Instructor: Jennifer Mattson
*Sold out.
$195/ $170 for members, Grub Street HQ, 160 Boylston Street, Boston, MA.

The Story Details
December 1-2nd, 2007, 9-4pm each day (includes an hour for lunch)
Instructor: Rosie Sultan
Asked for advice on how to move stories and novels forward, Charles Baxter has said, "Don't orphan your details." Concrete, specific details work to give a story life, and they are often what make them stand out in the publishing world. In this workshop, we will look at short examples from Baxter, Chekhov, Flaubert, and Ishiguro and examine how these authors create lively details of sight, sense, taste, touch, action and thoughts as springboards to further their plots. Using Baxter's The Feast of Love, an excerpt from Ishiguro's The Remains of the Day and Flaubert's Madame Bovary, we will "borrow" their techniques as models to craft our own details of plot and character. By the end of the two days, we will hopefully have developed some tools to see our stories through to their best possible endings. A reprise of this summer’s highly-praised workshop!
$195/ $170 for members, Grub Street HQ, 160 Boylston Street, Boston, MA.

Finding Your Voice
December 1-2nd, 2007, 9-4pm each day (includes an hour for lunch)
Instructors: Jennifer Elmore and Becky Tuch
What makes your creative voice unique? Do your characters‚ voices embody the charisma and eccentricity of real life? Do your poems speak with authority? If you’re looking to jumpstart your fiction or poetry, or if either or both are feeling flat, join fiction writer Becky Tuch and poet Jennifer Elmore for a mixed-genre weekend workshop on the art of voice. Over the two days, we will explore our own creative voices - with particular attention to the details of diction. Come prepared to workshop current projects and participate in writing exercises. An expanded version of this summer’s popular one-night seminar!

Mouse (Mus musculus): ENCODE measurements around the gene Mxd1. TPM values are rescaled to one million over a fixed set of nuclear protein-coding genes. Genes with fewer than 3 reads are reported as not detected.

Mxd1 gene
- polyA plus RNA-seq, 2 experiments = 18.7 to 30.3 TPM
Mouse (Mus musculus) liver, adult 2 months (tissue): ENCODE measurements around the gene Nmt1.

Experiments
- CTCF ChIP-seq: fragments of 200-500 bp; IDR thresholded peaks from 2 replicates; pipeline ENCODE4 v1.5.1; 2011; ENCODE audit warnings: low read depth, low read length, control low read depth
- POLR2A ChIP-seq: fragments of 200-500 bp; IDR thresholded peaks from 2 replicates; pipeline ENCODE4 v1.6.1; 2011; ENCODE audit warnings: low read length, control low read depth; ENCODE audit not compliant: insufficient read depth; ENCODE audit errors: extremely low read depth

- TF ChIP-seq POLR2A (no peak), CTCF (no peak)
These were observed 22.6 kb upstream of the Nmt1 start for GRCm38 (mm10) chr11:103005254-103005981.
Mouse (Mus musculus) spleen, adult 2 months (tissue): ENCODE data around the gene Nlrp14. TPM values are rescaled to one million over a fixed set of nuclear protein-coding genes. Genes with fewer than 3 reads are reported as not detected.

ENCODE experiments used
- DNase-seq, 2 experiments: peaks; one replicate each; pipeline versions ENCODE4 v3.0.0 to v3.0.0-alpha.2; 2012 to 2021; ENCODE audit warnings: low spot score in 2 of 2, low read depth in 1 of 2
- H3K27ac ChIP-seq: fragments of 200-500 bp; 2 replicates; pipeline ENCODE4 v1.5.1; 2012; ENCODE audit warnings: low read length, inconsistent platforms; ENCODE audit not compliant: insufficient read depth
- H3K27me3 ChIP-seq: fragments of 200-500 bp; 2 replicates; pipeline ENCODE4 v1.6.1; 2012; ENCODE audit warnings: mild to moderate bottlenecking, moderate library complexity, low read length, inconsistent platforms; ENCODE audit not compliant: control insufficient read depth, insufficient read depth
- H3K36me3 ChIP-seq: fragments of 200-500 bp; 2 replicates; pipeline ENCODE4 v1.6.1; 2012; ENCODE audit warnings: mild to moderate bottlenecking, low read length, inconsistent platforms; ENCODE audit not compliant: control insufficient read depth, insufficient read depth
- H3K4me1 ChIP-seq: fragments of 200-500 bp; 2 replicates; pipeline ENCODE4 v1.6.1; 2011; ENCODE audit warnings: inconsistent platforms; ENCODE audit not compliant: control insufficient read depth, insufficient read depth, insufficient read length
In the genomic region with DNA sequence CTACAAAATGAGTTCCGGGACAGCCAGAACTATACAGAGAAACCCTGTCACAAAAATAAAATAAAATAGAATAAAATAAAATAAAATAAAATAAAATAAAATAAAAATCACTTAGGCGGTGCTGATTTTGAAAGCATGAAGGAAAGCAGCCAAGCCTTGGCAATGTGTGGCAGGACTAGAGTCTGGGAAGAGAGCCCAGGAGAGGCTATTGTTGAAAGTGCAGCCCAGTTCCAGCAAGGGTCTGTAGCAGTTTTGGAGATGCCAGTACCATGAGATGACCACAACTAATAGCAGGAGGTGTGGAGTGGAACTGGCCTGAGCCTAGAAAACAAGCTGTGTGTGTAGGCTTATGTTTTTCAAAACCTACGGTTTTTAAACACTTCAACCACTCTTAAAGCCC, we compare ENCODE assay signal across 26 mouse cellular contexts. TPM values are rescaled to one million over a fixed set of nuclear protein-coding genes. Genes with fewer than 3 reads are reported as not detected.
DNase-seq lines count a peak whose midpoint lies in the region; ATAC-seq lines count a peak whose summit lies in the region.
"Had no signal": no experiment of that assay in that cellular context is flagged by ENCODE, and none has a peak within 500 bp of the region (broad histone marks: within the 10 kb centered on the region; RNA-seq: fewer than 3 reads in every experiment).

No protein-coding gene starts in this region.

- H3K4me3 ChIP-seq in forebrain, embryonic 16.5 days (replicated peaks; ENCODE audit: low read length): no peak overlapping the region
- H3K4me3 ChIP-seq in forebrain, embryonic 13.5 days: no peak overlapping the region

$195/ $170 for members, Grub Street HQ, 160 Boylston Street, Boston, MA.

Grub Street wants to promote YOU!! Please send events for consideration to Our apologies if we can't fit you in.

--READING: Tuesday, November 27th, 7pm, How to Spell Chanukah: 18 Writers Celebrate 8 Nights of Lights
Steve Almond, Emily Franklin, Tova Mirvis, Josh Neumann, Mameve Medwed, and others are included in this collection of funny, poignant essays, and will be holding a reading and talk at Union Street. Sponsored by Heeb Magazine and Newtonville Books.
FREE, 107R Union Street, Newton Centre, MA.

--READING: Tuesday, November 27th, 7pm, The Writers' Room of Boston 2007 Annual Reading
Featuring the following authors: Mary Bonina - poetry, Eric Grunwald - fiction, Cynthia Staples - nonfiction, CD Collins - fiction, Katrin Schumann - fiction, Brian Kaufman - screenplay, Maureen Rogers - non-fiction, Tracy Geary - fiction.
FREE, The Poetry Center, Mildred F. Sawyer Library, Suffolk University, 73 Tremont Street, Boston.

--Writers’ Room Offers Fellowships for Free Workspace
The Writers’ Room of Boston, Inc., a nonprofit organization that provides affordable, quiet, and secure workspace in downtown Boston for area writers, is now accepting applications for three fellowships for 2008. The fellowships award use of the Writers’ Room at no cost for one year. The submission deadline for applications is November 30, 2007. Residencies will begin in early 2008. For an application, visit Further questions? Contact Administrator Eric Maxson at 617-523-0566 or

--OPEN MIC: Saturday, December 1st, 1:30 - 4pm, NaNoWriMo Open Mic and Celebration
Meeting House, a journal of New England fiction, is having a reading in celebration of National Novel Writing Month, and you should come! Saturday, December 1, from 1:30 to 4:00, we'll be at the Burren in Davis Square, Somerville. Come and share what you've written during November. You don't have to have completed the herculean task of writing a novel in 30 days, but let us know how far you got. If you didn't take part in NaNoWriMo but have something you want to share anyway, that's cool, too! Just email by Thursday, November 29th, and let us know you want in and what you plan on reading. And don't forget to check out each week for a new story by a New England writer.